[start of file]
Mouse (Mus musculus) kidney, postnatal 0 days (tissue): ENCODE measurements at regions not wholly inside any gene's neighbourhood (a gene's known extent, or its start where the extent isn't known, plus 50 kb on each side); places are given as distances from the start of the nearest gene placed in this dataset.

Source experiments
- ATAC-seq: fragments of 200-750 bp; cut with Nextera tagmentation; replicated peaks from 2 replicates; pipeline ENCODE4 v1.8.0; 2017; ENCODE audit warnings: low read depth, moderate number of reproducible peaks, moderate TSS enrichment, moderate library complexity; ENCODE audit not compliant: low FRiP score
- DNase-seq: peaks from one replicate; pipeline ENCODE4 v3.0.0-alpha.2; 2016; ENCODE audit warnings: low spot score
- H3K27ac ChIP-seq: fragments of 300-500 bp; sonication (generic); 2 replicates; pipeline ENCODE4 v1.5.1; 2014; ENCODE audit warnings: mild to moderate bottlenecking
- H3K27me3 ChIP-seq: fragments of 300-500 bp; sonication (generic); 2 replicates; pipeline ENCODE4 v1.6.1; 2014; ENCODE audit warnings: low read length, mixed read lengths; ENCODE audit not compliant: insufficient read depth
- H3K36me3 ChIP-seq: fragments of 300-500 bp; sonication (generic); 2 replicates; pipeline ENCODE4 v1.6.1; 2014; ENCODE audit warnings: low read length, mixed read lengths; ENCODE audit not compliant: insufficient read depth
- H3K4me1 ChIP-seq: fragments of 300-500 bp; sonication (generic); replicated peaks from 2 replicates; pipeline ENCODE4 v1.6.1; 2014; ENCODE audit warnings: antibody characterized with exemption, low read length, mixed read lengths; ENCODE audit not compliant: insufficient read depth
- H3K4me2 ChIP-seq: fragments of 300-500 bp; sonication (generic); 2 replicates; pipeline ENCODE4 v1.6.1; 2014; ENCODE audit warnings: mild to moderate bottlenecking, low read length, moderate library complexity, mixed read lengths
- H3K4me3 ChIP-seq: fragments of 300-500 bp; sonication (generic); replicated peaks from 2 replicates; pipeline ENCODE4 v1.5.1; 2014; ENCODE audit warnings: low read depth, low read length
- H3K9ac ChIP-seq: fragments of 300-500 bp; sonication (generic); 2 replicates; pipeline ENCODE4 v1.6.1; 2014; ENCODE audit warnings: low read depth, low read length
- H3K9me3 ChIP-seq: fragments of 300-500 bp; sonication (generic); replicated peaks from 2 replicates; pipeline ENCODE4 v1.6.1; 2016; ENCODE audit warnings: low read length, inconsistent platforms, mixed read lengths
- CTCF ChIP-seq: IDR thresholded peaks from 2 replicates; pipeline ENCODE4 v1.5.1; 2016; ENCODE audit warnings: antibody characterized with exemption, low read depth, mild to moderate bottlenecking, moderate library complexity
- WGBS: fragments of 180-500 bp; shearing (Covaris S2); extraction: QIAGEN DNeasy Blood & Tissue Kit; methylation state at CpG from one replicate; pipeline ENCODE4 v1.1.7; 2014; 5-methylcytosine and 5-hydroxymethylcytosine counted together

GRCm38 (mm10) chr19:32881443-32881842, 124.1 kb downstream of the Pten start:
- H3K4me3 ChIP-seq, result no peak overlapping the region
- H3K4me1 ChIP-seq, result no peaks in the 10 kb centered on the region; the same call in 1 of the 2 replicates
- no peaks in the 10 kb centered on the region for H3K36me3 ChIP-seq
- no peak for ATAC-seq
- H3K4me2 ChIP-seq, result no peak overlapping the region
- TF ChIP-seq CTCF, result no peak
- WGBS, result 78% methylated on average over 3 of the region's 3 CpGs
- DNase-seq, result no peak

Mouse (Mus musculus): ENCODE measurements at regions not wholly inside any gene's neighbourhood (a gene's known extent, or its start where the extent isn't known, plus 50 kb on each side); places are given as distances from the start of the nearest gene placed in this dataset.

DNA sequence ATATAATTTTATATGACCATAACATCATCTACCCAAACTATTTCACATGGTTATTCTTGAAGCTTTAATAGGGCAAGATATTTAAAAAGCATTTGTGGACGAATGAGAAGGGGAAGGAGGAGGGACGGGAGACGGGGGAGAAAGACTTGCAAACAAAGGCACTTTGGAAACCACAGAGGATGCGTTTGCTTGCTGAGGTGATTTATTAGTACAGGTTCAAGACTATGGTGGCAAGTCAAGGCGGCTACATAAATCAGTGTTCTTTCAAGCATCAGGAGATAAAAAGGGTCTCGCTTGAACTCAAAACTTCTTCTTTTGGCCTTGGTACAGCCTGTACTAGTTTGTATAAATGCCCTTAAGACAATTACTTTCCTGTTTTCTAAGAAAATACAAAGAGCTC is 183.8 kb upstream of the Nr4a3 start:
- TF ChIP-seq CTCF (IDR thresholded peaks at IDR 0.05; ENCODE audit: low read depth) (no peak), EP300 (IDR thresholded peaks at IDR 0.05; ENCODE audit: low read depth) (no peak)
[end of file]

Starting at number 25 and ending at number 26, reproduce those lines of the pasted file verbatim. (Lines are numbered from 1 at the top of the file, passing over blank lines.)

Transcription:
DNA sequence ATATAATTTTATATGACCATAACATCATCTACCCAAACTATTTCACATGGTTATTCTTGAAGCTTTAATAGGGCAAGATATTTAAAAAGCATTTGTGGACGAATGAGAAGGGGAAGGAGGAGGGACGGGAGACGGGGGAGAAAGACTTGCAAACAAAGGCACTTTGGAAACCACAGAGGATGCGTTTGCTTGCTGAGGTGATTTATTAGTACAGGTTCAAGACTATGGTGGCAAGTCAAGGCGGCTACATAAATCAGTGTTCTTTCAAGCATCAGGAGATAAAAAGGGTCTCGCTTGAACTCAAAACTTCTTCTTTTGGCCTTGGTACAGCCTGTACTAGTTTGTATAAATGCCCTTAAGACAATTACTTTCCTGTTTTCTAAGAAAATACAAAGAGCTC is 183.8 kb upstream of the Nr4a3 start:
- TF ChIP-seq CTCF (IDR thresholded peaks at IDR 0.05; ENCODE audit: low read depth) (no peak), EP300 (IDR thresholded peaks at IDR 0.05; ENCODE audit: low read depth) (no peak)